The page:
From WILL PARRISH
The Mendocino County Supervisors will soon vote on a series of environmental protections that would include putting 714,000 acres of rangeland off-limits to new cannabis cultivation permits and adopting an impressively strict oak woodlands protection ordinance, while also allowing existing growers to become legally-permitted.
The end of marijuana prohibition has opened up the possibility of a damaging “green rush,” which these measures aim to prevent.
The person who has most vocally opposed these protections is Stuart Bewley, one of Mendocino County’s wealthiest landowners, who made his fortune in the wine industry and has now moved aggressively into the cannabis business..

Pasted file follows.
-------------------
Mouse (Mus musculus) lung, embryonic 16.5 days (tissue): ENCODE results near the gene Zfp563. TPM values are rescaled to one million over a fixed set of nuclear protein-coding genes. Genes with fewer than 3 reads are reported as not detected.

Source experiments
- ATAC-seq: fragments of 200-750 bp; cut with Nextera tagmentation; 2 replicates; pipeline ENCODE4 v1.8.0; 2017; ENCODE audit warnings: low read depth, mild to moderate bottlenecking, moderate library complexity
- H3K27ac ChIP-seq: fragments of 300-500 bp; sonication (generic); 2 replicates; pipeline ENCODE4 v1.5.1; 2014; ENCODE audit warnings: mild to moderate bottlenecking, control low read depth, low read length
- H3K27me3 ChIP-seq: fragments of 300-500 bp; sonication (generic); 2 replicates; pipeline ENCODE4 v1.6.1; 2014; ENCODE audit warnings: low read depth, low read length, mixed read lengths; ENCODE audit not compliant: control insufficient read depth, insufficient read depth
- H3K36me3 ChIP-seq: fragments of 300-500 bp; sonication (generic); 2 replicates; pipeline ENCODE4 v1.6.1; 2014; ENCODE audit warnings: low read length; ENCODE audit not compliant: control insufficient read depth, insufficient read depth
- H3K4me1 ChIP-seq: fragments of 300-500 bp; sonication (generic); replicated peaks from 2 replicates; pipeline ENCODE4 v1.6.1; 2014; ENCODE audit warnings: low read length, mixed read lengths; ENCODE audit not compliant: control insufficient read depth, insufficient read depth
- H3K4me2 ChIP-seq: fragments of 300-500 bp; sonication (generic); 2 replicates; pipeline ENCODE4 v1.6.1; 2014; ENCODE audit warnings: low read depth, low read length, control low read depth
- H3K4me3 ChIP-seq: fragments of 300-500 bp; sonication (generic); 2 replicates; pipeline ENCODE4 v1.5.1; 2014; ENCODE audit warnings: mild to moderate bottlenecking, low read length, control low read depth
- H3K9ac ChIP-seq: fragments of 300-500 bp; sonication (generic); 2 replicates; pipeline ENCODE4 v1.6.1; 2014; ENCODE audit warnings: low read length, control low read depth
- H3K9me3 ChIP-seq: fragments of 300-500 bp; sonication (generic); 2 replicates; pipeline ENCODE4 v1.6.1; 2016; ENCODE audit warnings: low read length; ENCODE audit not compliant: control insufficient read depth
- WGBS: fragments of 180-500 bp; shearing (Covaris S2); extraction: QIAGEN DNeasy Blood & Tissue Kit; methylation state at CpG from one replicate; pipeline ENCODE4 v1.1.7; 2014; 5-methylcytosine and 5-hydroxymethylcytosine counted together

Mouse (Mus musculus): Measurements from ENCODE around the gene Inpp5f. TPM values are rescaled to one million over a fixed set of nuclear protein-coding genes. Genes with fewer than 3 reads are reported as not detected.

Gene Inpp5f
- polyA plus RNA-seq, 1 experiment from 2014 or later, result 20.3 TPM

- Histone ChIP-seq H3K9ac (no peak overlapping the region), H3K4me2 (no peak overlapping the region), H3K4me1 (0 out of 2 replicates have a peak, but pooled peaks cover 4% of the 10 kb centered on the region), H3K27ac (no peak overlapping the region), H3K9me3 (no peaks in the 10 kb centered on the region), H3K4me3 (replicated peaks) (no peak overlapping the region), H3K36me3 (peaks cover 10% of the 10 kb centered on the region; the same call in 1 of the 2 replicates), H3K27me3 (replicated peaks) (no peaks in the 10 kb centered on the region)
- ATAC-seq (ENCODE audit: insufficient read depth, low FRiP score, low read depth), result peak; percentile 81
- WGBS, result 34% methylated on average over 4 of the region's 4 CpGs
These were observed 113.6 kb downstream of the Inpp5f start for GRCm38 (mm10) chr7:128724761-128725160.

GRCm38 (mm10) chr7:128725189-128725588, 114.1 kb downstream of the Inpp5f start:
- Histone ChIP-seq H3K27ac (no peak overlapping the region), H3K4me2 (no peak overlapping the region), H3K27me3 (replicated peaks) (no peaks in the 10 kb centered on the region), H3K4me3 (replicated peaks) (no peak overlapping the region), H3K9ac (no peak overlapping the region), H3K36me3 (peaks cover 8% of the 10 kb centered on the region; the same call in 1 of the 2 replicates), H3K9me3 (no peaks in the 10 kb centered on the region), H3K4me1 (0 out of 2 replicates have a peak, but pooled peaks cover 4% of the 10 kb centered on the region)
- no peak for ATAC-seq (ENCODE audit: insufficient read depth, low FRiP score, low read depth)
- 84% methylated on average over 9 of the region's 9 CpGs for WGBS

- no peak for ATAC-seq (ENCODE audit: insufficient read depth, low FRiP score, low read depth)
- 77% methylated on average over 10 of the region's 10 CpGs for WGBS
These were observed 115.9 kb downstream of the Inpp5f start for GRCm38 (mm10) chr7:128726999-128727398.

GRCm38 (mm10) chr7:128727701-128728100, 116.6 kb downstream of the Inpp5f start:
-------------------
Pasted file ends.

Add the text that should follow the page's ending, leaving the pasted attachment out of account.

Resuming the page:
I’ve described in the past about how marijuana growing is often used as a scapegoat for environmental degradation, but it’s also the case that extreme marijuana grows are a major source of environmental damage, land speculation, and cultural upheaval, as many people who have opposed damage from the timber industry have also pointed out.
As with so many of Mendocino County-based backwoods cannabis proprietors, Stuart Bewley’s journey to the rugged hills and gullies of Bell Springs and west Laytonville began during the 1970s. In that heady time, young idealists flocked to the remote and disjointed terrain of California’s northern coastal mountains, in collective pursuit of a better life in a better place. Desperate to earn a living, some of the more entrepreneurial members of their sub-culture soon developed breakthrough techniques for cultivation ofsinsemilla, fostering what has budded out into a multi-billion dollar industry.